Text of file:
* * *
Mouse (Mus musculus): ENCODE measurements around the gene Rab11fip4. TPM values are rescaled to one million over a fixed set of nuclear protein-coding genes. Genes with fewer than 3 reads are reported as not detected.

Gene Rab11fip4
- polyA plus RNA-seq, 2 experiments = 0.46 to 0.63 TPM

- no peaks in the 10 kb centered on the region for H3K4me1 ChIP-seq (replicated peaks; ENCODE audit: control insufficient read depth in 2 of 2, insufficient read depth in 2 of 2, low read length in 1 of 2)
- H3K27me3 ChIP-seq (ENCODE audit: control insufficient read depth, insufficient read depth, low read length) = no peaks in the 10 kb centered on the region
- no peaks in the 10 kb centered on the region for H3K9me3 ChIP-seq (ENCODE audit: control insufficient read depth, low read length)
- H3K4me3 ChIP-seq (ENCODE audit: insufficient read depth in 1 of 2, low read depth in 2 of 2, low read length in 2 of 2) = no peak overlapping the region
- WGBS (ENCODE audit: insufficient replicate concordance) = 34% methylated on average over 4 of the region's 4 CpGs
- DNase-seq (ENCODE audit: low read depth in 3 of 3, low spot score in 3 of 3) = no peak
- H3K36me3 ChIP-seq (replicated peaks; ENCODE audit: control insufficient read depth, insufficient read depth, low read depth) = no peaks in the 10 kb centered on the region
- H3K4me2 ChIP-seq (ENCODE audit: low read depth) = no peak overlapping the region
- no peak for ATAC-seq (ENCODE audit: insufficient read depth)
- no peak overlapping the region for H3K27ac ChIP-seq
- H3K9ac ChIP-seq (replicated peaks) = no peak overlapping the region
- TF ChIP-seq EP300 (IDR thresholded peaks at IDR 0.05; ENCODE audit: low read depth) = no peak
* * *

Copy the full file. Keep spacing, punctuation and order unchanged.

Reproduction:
Mouse (Mus musculus): ENCODE measurements around the gene Rab11fip4. TPM values are rescaled to one million over a fixed set of nuclear protein-coding genes. Genes with fewer than 3 reads are reported as not detected.

Gene Rab11fip4
- polyA plus RNA-seq, 2 experiments = 0.46 to 0.63 TPM

- no peaks in the 10 kb centered on the region for H3K4me1 ChIP-seq (replicated peaks; ENCODE audit: control insufficient read depth in 2 of 2, insufficient read depth in 2 of 2, low read length in 1 of 2)
- H3K27me3 ChIP-seq (ENCODE audit: control insufficient read depth, insufficient read depth, low read length) = no peaks in the 10 kb centered on the region
- no peaks in the 10 kb centered on the region for H3K9me3 ChIP-seq (ENCODE audit: control insufficient read depth, low read length)
- H3K4me3 ChIP-seq (ENCODE audit: insufficient read depth in 1 of 2, low read depth in 2 of 2, low read length in 2 of 2) = no peak overlapping the region
- WGBS (ENCODE audit: insufficient replicate concordance) = 34% methylated on average over 4 of the region's 4 CpGs
- DNase-seq (ENCODE audit: low read depth in 3 of 3, low spot score in 3 of 3) = no peak
- H3K36me3 ChIP-seq (replicated peaks; ENCODE audit: control insufficient read depth, insufficient read depth, low read depth) = no peaks in the 10 kb centered on the region
- H3K4me2 ChIP-seq (ENCODE audit: low read depth) = no peak overlapping the region
- no peak for ATAC-seq (ENCODE audit: insufficient read depth)
- no peak overlapping the region for H3K27ac ChIP-seq
- H3K9ac ChIP-seq (replicated peaks) = no peak overlapping the region
- TF ChIP-seq EP300 (IDR thresholded peaks at IDR 0.05; ENCODE audit: low read depth) = no peak